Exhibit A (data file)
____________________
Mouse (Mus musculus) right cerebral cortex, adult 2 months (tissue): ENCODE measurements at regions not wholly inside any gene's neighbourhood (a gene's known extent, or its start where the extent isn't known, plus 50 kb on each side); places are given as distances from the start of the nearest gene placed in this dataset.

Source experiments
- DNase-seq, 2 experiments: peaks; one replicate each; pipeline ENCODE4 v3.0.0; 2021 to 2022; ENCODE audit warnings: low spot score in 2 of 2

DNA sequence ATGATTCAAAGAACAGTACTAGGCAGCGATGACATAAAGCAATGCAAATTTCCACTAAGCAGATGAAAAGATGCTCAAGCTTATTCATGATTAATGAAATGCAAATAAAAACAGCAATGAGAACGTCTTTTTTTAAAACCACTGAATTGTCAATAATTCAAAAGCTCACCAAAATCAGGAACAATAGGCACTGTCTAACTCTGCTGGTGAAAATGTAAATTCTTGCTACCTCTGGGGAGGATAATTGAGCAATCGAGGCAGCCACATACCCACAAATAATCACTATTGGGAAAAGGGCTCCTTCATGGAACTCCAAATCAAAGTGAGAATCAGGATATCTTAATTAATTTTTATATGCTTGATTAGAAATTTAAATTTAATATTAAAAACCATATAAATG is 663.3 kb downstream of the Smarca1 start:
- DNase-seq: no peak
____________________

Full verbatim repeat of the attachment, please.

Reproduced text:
Mouse (Mus musculus) right cerebral cortex, adult 2 months (tissue): ENCODE measurements at regions not wholly inside any gene's neighbourhood (a gene's known extent, or its start where the extent isn't known, plus 50 kb on each side); places are given as distances from the start of the nearest gene placed in this dataset.

Source experiments
- DNase-seq, 2 experiments: peaks; one replicate each; pipeline ENCODE4 v3.0.0; 2021 to 2022; ENCODE audit warnings: low spot score in 2 of 2

DNA sequence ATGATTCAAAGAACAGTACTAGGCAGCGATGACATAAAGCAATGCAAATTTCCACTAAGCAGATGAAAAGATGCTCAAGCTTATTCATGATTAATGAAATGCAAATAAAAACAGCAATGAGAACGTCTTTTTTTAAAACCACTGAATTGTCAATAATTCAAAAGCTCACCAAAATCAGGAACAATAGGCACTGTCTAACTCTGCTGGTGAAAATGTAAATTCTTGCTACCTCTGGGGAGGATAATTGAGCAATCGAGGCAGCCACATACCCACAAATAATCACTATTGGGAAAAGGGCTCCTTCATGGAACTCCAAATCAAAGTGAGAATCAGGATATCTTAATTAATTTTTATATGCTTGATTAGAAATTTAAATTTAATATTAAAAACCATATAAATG is 663.3 kb downstream of the Smarca1 start:
- DNase-seq: no peak